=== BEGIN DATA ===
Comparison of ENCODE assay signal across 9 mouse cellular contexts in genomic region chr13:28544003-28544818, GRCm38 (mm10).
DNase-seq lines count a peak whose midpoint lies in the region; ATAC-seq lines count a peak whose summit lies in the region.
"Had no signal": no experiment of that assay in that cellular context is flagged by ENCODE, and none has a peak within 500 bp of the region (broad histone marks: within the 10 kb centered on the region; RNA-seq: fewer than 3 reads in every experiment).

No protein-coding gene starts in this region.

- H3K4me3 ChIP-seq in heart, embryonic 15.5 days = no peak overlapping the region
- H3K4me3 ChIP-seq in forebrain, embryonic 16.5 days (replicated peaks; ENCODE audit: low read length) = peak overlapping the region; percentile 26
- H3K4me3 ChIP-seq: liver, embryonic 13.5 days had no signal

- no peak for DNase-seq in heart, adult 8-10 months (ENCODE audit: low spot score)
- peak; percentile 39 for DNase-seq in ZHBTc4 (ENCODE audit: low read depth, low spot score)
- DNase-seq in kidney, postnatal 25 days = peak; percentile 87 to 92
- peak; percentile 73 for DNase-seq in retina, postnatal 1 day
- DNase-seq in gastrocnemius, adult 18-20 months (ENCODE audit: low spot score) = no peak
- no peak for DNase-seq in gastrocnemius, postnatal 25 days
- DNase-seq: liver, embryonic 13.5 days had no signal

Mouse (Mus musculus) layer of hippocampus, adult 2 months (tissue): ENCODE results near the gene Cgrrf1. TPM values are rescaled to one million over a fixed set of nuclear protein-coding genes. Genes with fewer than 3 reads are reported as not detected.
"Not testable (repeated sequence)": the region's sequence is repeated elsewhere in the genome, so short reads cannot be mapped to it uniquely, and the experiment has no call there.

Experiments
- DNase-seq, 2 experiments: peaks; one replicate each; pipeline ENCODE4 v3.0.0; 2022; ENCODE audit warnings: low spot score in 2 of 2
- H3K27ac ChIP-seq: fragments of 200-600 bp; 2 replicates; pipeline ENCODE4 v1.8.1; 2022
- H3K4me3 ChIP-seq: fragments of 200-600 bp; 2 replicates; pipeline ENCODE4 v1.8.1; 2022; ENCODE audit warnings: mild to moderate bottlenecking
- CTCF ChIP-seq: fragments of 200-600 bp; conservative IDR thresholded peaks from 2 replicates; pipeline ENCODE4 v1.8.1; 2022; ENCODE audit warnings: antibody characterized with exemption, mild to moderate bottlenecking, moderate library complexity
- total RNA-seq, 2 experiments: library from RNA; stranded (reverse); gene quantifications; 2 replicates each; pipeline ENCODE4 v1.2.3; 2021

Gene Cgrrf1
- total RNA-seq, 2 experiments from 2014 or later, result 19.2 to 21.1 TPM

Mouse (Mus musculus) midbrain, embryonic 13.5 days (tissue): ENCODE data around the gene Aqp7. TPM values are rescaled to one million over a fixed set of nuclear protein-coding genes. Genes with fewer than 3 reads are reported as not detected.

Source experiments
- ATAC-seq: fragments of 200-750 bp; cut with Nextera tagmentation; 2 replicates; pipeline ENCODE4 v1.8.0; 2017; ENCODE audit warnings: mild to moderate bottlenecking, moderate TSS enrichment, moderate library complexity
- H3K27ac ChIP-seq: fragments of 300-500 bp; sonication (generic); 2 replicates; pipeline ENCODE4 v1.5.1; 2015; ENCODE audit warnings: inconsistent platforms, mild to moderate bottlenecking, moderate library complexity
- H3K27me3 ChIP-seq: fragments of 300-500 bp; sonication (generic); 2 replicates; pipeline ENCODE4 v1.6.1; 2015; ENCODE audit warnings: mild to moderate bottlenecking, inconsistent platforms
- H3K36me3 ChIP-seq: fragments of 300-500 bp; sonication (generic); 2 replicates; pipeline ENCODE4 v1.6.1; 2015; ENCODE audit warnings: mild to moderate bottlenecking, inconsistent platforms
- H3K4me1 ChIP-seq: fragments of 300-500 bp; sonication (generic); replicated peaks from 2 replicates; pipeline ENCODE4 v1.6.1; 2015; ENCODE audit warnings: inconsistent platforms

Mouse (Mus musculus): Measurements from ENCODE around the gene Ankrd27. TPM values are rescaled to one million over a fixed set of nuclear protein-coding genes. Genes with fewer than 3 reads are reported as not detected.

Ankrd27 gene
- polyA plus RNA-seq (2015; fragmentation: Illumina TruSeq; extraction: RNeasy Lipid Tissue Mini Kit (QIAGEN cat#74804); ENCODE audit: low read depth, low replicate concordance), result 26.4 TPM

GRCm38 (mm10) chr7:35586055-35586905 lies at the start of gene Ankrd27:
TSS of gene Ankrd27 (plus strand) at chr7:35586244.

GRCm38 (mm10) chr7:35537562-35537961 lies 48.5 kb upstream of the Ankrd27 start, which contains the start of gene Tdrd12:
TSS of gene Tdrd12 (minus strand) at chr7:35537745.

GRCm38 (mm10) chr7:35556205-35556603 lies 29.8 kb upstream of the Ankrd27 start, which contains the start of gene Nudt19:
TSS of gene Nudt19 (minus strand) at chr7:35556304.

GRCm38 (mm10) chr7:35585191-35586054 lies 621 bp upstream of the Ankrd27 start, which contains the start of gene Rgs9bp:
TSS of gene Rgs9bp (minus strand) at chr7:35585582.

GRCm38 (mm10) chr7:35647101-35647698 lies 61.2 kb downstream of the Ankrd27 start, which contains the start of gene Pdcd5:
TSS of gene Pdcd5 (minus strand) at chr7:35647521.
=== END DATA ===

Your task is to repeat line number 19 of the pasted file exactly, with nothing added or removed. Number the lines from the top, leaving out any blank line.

- H3K27ac ChIP-seq: fragments of 200-600 bp; 2 replicates; pipeline ENCODE4 v1.8.1; 2022